I’ve been 23 years old for almost half a year now, and I think Blink-182 was on to something.
On one side of it, 23 is a lot of years: I have a college degree, a job with a paycheck, and more than one nice pair of pants. I pay taxes*, I make budgets, and I can drive three and a half hours to a writers’ retreat all by my lonesome. I have come far enough in life that there exists a place where I used to be, and find myself giving advice to people (plural!) whose present situation is my past.
Most critically, though, I write books. Have written, am writing, whatever—I have picked a career and God-damned if I’m not in it for the long haul.
But on the other side, 23 is so little. I sleep in my childhood bedroom. I don’t pay the heating bill. I can’t rent a car. I get called “young lady” by my so-called peers in the business of book-writing as they dispense advice in a patronizingly royal we: “We can’t give up! We all have to keep writing!”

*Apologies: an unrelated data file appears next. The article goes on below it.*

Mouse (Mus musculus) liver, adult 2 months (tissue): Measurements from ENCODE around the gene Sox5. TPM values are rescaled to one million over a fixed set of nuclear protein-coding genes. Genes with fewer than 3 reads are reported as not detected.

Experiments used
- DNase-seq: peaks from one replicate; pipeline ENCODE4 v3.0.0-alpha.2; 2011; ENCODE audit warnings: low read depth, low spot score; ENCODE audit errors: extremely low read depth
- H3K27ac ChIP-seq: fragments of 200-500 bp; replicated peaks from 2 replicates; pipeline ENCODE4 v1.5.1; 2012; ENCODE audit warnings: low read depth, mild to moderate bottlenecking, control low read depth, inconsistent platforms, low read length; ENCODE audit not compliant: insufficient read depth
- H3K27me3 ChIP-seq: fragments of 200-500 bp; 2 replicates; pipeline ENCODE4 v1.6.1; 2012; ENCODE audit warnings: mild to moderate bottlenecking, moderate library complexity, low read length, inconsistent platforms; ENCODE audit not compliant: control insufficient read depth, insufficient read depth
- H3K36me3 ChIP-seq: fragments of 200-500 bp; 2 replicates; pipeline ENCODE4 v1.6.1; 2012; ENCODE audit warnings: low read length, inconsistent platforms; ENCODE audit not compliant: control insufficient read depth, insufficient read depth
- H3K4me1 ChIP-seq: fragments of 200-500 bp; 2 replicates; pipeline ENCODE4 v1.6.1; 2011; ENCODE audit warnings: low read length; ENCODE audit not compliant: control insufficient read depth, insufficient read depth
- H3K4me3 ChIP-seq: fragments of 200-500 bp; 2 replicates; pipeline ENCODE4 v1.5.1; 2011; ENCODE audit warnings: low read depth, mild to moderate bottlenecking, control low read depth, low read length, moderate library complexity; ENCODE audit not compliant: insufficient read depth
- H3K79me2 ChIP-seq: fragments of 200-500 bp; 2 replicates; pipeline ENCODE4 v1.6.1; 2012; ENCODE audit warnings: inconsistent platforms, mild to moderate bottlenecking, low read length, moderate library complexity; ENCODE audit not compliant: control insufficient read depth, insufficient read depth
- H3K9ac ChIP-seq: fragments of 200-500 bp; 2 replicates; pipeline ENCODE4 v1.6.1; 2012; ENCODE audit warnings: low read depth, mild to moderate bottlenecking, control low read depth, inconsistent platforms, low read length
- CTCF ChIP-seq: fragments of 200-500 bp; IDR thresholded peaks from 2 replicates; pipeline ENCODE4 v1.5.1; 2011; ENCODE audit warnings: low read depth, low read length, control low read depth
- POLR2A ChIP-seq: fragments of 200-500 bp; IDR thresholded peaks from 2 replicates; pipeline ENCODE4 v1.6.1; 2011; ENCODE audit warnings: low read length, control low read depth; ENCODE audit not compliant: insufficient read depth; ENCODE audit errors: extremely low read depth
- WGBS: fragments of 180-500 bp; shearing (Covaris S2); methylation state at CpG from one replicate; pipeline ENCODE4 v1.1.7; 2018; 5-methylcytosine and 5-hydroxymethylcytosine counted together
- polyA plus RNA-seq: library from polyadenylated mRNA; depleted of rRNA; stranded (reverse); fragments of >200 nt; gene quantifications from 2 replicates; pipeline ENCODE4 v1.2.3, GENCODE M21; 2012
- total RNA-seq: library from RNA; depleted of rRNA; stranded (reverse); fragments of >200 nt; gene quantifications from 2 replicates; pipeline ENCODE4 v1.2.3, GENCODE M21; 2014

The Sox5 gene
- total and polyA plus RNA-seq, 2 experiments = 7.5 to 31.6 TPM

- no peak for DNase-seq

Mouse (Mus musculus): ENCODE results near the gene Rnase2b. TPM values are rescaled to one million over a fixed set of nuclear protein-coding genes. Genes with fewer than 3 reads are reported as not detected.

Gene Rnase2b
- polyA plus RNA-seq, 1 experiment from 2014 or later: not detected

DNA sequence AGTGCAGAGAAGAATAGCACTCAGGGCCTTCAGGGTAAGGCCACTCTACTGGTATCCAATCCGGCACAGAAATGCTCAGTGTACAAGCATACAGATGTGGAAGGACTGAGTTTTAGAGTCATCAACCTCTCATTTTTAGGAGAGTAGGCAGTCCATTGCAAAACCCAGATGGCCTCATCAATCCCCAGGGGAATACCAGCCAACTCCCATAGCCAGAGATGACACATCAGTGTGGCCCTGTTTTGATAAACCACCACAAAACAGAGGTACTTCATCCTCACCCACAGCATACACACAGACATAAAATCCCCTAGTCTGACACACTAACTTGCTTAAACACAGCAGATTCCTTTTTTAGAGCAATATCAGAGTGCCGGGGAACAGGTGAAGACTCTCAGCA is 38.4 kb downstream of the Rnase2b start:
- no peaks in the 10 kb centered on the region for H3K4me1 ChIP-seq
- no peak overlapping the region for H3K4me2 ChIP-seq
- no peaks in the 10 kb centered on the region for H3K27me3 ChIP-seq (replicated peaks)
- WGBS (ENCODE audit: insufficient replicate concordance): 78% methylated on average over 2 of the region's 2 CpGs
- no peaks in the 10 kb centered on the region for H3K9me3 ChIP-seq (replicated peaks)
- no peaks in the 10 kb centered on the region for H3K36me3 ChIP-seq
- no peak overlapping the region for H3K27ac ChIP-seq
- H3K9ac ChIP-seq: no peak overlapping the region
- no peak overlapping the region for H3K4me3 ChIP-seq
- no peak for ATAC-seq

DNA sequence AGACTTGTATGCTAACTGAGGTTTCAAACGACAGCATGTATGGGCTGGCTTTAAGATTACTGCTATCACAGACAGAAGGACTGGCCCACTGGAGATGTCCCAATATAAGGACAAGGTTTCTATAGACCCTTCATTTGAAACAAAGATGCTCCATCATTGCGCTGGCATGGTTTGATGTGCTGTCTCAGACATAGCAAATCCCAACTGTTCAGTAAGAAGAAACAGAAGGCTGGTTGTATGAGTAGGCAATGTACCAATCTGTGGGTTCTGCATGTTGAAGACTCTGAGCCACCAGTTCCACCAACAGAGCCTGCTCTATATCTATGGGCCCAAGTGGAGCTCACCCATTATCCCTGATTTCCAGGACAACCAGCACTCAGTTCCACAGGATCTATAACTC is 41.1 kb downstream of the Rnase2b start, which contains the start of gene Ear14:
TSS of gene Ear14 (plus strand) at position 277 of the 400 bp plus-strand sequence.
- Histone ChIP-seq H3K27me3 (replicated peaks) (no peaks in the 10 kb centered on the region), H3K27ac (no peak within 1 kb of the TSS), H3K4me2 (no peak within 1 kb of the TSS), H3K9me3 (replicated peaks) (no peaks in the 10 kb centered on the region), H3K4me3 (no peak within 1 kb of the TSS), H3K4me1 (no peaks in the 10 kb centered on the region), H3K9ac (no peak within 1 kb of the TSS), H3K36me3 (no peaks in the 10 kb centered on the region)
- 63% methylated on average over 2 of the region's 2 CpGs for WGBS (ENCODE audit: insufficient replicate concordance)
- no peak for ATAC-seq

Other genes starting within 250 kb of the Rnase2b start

Lady, I know. I’ve kept writing since I was 16. You want trunked manuscripts? I’ve got six. I might have been born yesterday but that doesn’t make me stupid. It doesn’t make me some kind of wunderkind, either; I’m not trying to posit myself as an under-appreciated prodigy here. I don’t want to whine. I just want to work.
Back in the days (daze?) of employment-hunting, my mantra was this: if the worst thing they can say about you is that you’re too young for the job, then the best is yet to come. Time heals all ills, and no more so than when you’re afflicted with youth.
My point (or my hope, or my belief) is this: age should be neutral. Your work and the quality thereof is the only thing that counts and the only thing you should count on.
Last night, my mother and I were commiserating over our respective places in time. “You’re closer to the beginning of your life, and I’m closer to the end,” she said, one of those double-edged statement that cut at each of us in opposite ways. I said what I thought without thinking about it and spit out one of those dumb-but-true truths:
“We’ve both got tomorrow. That’s all you need.”
*or, okay, I will have paid taxes as of tonight. This is why god invented e-filing.